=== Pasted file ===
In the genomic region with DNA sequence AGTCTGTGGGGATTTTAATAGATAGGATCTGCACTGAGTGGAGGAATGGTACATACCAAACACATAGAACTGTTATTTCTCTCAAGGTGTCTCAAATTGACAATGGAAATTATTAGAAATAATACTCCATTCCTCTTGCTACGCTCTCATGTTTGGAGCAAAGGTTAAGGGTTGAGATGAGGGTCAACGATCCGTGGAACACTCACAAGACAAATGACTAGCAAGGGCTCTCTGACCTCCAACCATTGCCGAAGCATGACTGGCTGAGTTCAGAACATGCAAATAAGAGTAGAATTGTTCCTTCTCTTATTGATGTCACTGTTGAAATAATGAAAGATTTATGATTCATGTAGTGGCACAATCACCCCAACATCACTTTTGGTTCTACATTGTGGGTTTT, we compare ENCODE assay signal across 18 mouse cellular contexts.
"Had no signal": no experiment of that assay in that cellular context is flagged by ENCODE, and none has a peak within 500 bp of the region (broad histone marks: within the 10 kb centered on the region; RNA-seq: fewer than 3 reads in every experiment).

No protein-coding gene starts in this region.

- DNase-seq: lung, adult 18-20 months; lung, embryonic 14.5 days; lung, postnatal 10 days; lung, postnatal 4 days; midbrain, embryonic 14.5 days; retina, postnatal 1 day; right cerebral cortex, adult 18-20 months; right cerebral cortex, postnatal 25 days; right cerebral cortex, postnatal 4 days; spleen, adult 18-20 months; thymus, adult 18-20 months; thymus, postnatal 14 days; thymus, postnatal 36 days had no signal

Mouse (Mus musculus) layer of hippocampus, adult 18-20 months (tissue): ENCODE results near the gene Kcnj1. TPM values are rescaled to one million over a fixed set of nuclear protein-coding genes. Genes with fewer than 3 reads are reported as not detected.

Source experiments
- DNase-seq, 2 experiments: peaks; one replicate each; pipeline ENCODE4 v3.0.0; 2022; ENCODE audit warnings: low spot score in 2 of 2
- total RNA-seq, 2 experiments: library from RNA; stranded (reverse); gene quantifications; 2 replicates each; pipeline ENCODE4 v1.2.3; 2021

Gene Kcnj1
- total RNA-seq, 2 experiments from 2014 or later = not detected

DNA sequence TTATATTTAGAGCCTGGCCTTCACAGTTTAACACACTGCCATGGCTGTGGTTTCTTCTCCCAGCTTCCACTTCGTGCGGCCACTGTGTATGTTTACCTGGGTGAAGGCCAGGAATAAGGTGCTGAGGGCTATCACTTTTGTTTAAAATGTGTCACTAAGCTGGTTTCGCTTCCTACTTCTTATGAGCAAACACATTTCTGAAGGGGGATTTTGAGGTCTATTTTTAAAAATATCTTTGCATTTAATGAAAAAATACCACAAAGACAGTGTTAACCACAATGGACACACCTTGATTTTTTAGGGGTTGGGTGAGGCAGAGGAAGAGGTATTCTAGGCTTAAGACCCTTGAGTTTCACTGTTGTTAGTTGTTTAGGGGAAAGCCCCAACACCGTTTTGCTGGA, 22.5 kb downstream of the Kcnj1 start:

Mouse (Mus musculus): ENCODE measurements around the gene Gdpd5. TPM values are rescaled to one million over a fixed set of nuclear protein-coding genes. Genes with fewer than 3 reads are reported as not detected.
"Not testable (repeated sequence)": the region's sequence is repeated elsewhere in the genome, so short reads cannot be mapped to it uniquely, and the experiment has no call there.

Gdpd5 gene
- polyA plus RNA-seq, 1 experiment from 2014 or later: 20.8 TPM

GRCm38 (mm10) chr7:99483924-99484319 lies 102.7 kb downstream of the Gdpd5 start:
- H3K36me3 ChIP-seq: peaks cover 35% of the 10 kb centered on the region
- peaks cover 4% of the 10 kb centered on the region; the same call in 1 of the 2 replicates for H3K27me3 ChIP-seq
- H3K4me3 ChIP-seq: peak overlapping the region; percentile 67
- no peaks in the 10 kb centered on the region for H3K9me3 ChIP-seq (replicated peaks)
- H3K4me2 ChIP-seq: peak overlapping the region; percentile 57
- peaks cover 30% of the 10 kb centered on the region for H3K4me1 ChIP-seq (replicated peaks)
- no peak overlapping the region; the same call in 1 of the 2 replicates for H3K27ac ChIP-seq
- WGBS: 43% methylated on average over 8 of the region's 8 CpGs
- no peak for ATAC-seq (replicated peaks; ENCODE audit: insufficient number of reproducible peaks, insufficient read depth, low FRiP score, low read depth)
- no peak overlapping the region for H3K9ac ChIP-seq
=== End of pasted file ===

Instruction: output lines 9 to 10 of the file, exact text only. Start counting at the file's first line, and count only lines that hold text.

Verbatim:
Gene Kcnj1
- total RNA-seq, 2 experiments from 2014 or later = not detected